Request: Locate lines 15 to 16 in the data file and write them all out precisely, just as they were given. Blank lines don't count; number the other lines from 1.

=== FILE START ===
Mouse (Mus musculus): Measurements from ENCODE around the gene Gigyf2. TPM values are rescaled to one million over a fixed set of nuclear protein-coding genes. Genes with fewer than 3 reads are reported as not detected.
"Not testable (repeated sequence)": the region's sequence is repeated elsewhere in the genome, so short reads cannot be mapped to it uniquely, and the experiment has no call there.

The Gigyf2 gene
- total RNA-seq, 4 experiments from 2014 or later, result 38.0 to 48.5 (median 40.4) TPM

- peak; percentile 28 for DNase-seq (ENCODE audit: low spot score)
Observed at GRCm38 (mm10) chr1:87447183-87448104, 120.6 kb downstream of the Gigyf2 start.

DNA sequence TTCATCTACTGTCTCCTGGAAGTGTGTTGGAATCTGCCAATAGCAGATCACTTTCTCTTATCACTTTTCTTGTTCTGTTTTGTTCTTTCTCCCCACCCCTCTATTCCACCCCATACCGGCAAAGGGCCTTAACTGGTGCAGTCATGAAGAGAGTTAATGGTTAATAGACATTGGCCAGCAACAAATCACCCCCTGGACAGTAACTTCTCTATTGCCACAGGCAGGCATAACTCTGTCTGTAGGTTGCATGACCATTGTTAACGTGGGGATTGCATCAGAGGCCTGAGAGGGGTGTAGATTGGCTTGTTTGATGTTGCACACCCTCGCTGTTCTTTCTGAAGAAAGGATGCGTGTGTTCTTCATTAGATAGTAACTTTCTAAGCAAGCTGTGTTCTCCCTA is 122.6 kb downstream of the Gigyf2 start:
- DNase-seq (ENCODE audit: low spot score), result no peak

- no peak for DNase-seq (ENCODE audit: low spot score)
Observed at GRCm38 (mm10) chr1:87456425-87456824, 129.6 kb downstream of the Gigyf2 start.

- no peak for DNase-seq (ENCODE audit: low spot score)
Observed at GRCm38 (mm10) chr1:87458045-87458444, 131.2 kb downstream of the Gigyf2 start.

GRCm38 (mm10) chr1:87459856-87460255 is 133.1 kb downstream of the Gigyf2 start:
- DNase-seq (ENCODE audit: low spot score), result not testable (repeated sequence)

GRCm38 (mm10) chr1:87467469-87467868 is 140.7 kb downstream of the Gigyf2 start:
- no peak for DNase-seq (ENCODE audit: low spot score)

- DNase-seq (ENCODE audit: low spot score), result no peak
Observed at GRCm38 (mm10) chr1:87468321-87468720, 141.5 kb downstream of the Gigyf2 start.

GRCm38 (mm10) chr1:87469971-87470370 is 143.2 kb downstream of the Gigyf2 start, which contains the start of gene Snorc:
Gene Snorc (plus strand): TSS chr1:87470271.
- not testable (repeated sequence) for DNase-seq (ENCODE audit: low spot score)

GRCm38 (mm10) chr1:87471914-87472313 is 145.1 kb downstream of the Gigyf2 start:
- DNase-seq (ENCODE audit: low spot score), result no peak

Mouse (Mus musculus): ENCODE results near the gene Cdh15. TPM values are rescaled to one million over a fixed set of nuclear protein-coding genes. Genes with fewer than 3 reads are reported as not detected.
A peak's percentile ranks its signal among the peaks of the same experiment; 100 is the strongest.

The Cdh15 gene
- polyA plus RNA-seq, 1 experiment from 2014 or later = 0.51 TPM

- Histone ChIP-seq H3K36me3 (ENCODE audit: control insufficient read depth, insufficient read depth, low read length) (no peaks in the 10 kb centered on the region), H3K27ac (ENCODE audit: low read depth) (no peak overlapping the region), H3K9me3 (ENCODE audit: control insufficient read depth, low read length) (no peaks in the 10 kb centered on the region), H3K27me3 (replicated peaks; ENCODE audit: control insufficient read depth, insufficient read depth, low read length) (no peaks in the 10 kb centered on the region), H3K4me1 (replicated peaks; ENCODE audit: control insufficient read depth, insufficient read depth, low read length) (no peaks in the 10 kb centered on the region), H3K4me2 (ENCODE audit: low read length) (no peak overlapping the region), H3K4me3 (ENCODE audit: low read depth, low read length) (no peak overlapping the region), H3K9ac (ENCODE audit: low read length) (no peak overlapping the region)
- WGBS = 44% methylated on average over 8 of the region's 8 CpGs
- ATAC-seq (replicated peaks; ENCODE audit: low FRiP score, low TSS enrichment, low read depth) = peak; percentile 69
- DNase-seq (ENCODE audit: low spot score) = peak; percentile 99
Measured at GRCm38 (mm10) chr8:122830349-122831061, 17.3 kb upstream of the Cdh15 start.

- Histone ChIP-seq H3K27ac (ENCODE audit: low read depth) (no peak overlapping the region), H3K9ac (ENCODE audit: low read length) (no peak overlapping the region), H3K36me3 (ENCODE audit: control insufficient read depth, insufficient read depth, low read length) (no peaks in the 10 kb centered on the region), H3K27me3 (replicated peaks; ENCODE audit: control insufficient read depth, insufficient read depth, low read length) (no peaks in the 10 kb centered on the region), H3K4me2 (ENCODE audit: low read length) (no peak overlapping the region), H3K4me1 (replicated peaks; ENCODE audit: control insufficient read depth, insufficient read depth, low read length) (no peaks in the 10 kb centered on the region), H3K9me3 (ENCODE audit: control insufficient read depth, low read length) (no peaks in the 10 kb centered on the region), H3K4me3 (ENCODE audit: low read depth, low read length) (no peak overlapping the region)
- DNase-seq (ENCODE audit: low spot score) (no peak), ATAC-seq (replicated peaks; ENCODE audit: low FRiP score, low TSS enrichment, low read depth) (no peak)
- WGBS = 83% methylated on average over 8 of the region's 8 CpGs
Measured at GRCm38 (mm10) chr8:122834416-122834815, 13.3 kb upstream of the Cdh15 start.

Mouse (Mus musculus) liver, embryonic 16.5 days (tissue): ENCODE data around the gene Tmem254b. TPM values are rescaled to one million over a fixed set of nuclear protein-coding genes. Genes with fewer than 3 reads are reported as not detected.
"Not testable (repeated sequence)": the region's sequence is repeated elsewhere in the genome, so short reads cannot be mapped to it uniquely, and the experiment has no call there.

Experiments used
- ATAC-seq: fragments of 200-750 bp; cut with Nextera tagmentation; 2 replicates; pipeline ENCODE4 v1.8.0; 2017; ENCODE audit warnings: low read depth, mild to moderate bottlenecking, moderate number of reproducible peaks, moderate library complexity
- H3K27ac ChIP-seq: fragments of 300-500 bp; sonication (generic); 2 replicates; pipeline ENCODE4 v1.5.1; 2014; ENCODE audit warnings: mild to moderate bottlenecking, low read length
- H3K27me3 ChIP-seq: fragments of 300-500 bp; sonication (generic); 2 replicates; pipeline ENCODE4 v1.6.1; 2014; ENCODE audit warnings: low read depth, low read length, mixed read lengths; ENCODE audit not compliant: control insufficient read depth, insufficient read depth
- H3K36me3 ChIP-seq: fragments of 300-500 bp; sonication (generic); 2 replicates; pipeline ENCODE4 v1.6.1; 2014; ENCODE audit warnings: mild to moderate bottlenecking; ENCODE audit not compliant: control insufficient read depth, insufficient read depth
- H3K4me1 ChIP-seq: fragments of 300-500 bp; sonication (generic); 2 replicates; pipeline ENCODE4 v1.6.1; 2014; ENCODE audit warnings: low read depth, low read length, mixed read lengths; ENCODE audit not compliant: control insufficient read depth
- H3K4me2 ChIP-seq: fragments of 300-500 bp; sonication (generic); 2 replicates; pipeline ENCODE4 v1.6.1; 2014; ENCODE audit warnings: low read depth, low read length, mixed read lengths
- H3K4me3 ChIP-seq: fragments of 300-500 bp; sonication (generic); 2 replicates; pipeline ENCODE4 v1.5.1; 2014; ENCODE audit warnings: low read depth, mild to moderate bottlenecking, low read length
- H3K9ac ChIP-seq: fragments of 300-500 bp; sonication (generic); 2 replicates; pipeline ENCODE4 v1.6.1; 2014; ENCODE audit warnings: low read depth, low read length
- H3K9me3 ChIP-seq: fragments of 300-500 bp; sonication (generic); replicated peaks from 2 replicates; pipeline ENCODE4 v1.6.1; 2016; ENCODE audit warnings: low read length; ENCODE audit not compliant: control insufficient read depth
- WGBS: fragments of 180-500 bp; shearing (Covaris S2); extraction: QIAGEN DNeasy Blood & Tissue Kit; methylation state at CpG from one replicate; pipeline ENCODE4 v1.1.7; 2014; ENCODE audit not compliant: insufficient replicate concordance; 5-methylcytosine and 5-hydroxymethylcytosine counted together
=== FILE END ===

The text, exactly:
GRCm38 (mm10) chr1:87467469-87467868 is 140.7 kb downstream of the Gigyf2 start:
- no peak for DNase-seq (ENCODE audit: low spot score)